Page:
For families, homecoming involves readjustment  in terms of time, space, roles, and expectations. For couples, homecoming means finding a way to integrate all that has happened to each partner and the relationship they share. Whether one or both have been to war, on many levels both partners have to “come home” together. For couples that means coming to know themselves and their partners in old and new ways.

How Does that Happen?

Couples do this in their own way, in their own time, knowing that they are not alone. They often find that even more complicated than the hours waiting to be rescued, the hours of driving in the dessert, the flight from Bagdad, and the applause and embrace of those waiting, is the journey home they will take in the many months that follow.

Considerations:

Listed below are some considerations gleaned from others who have traveled this path as well as from those who have worked with and guided them home.

The Excitement and Fear of Homecoming

  • It comes as a surprise to realize that for as much as everyone is counting the moments to be re-connected with his or her partner, many are also very anxious about homecoming – “Will he still love me?” “Will I still love him?” “Will she expect me to be the same?” “How much will she have changed?”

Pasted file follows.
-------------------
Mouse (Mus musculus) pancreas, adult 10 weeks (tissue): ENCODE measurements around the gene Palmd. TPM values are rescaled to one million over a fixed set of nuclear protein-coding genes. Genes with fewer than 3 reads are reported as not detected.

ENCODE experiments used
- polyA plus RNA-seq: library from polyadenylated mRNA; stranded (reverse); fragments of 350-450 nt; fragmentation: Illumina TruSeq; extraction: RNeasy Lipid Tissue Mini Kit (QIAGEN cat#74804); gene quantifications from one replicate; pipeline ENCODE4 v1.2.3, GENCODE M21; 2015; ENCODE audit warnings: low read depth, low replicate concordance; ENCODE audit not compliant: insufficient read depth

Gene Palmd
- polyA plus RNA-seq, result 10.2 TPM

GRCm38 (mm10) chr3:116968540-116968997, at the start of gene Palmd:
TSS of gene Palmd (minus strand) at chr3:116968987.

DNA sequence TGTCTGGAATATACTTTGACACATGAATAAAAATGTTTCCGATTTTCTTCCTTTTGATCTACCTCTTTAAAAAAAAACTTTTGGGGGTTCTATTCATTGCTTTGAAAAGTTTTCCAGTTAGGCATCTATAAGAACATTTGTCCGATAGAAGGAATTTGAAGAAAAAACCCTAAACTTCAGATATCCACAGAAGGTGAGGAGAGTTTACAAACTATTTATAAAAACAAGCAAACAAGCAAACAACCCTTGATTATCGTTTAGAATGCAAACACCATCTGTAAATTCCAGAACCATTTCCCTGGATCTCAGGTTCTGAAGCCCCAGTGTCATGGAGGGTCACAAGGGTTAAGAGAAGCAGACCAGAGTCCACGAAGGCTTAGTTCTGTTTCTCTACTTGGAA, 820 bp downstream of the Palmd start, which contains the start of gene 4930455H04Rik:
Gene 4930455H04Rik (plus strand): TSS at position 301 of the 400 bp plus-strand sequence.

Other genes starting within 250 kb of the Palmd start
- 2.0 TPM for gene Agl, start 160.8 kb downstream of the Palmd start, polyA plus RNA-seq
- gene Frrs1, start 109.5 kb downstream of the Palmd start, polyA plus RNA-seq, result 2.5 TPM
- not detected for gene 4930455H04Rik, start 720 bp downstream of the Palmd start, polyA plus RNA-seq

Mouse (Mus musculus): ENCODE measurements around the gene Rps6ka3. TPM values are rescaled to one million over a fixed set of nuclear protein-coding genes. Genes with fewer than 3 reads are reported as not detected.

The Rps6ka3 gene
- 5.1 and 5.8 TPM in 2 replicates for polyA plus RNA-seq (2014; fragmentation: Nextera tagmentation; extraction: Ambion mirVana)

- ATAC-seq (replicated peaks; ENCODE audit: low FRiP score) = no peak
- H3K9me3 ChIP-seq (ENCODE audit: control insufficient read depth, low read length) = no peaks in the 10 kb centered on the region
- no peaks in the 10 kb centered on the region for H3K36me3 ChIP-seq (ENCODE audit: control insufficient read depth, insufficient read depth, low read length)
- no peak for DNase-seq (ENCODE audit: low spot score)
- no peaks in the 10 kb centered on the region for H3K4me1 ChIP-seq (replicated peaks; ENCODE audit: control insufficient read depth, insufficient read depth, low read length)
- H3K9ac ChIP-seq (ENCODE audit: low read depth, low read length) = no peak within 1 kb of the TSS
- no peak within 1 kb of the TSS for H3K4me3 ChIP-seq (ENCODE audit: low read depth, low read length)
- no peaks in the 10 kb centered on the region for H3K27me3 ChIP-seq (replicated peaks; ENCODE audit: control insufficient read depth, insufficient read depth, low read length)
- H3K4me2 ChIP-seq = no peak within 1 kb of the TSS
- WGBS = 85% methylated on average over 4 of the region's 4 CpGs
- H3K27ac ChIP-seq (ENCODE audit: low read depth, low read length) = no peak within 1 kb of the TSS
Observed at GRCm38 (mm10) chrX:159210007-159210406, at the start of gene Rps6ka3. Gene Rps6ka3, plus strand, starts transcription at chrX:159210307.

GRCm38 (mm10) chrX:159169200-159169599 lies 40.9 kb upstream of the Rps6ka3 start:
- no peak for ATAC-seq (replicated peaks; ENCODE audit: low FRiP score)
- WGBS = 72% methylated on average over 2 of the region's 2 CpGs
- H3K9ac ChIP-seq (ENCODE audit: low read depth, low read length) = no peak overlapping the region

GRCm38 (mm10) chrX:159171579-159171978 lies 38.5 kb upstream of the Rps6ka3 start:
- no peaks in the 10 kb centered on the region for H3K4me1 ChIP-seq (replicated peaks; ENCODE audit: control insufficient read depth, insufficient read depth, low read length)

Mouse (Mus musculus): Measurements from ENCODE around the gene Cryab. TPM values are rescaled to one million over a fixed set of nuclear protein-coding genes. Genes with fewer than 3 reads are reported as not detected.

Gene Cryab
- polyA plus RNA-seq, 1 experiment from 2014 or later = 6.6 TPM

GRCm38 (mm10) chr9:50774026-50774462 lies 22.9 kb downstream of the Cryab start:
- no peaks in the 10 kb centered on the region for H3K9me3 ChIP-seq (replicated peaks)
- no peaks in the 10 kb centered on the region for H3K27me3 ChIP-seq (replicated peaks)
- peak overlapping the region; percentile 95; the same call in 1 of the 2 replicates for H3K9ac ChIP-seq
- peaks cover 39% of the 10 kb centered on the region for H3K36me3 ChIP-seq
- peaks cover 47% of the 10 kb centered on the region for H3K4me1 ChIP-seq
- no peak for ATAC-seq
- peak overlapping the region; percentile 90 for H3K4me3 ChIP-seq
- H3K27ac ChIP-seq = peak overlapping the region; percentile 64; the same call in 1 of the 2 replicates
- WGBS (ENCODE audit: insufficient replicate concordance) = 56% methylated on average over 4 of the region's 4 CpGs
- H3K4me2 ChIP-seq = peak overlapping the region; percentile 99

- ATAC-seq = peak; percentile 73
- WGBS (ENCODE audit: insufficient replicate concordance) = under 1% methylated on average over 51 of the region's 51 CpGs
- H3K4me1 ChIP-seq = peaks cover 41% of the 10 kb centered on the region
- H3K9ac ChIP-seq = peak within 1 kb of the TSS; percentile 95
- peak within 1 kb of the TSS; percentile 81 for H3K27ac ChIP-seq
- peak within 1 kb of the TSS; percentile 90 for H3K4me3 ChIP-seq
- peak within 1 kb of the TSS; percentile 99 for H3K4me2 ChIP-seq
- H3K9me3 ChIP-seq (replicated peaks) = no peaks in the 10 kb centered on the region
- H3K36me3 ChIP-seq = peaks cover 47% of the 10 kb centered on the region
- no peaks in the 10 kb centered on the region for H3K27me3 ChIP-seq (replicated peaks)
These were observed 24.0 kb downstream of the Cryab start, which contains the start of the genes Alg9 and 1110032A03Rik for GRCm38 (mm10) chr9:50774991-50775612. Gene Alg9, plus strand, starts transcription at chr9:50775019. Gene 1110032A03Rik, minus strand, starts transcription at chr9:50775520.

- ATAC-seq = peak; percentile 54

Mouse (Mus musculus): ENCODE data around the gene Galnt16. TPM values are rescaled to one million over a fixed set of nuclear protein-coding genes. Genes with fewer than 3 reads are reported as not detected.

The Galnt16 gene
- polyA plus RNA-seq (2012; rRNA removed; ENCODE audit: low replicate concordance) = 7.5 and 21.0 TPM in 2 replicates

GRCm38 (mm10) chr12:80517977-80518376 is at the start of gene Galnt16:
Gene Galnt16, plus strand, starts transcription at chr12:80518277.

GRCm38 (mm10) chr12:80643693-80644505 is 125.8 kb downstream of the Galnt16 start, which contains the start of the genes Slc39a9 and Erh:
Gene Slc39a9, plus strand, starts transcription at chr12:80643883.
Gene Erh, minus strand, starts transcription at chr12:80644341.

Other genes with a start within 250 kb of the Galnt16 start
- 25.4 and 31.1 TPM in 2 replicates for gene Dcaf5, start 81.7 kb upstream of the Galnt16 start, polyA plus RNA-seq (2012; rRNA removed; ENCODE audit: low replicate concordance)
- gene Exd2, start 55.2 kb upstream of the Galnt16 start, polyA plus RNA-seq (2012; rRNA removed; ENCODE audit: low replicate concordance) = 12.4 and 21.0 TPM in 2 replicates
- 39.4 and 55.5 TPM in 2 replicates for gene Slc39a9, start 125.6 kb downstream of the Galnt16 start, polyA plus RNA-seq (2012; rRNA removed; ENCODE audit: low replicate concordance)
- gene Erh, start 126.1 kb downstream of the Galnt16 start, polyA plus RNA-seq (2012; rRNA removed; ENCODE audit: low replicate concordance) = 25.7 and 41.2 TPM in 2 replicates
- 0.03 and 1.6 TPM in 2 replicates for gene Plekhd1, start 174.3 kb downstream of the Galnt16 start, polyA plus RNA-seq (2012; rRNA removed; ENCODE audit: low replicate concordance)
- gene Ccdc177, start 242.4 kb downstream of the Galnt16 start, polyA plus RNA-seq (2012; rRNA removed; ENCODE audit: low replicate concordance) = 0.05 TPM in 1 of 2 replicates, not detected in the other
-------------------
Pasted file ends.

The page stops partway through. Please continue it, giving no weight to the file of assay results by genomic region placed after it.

• You are not alone if you are both excited and nervous. If you can, savor those first Kodak moments of connection. You will build upon them as you get to know each other again.
  • If those first moments just don’t unfold as dreamed, give yourself time and trust your coping skills and support networks.

Emotional Time Warp

In some ways homecomings throw you into an emotional time warp.  One day you are military serving with dust, death, comrades and combat and then -You are …


What Presidential Campaigns Can Teach You About Your Relationship

Wednesday, October 3rd, 2012

campaigns and relationshipsIf you are human, in a relationship and living on this planet there will be decisions to make and problems to solve. They may be intrinsic to your circumstances, imposed upon you by outside factors, or a function of your personal needs and goals.